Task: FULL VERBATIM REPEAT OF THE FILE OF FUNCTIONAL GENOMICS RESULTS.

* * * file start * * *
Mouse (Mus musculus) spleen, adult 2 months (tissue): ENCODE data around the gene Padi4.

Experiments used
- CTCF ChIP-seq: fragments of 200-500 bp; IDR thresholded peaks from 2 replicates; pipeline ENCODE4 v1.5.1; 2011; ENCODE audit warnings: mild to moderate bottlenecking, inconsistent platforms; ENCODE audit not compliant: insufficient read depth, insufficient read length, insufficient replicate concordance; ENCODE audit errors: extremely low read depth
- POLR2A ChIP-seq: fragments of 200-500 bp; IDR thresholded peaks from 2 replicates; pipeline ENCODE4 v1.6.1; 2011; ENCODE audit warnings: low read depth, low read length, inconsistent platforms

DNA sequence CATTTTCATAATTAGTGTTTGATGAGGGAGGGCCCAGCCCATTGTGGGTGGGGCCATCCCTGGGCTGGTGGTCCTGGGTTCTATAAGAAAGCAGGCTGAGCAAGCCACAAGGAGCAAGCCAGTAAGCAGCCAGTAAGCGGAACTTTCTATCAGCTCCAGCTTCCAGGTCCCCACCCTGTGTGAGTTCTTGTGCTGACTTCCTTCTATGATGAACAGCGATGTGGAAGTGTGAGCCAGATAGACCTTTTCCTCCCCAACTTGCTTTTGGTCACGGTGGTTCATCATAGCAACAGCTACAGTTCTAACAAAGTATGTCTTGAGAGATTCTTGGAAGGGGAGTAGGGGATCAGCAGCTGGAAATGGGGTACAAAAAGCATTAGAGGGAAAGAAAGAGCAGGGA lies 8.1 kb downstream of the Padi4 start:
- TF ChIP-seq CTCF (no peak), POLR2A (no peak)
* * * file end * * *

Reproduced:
Mouse (Mus musculus) spleen, adult 2 months (tissue): ENCODE data around the gene Padi4.

Experiments used
- CTCF ChIP-seq: fragments of 200-500 bp; IDR thresholded peaks from 2 replicates; pipeline ENCODE4 v1.5.1; 2011; ENCODE audit warnings: mild to moderate bottlenecking, inconsistent platforms; ENCODE audit not compliant: insufficient read depth, insufficient read length, insufficient replicate concordance; ENCODE audit errors: extremely low read depth
- POLR2A ChIP-seq: fragments of 200-500 bp; IDR thresholded peaks from 2 replicates; pipeline ENCODE4 v1.6.1; 2011; ENCODE audit warnings: low read depth, low read length, inconsistent platforms

DNA sequence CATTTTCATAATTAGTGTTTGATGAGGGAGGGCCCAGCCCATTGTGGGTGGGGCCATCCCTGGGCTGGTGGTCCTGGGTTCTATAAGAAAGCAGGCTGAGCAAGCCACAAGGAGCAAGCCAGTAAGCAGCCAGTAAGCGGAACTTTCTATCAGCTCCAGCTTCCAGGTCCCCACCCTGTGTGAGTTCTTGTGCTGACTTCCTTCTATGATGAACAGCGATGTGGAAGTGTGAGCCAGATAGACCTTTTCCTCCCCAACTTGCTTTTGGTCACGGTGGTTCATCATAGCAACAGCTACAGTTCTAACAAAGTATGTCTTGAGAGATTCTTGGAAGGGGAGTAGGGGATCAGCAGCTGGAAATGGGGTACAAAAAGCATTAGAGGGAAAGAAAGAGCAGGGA lies 8.1 kb downstream of the Padi4 start:
- TF ChIP-seq CTCF (no peak), POLR2A (no peak)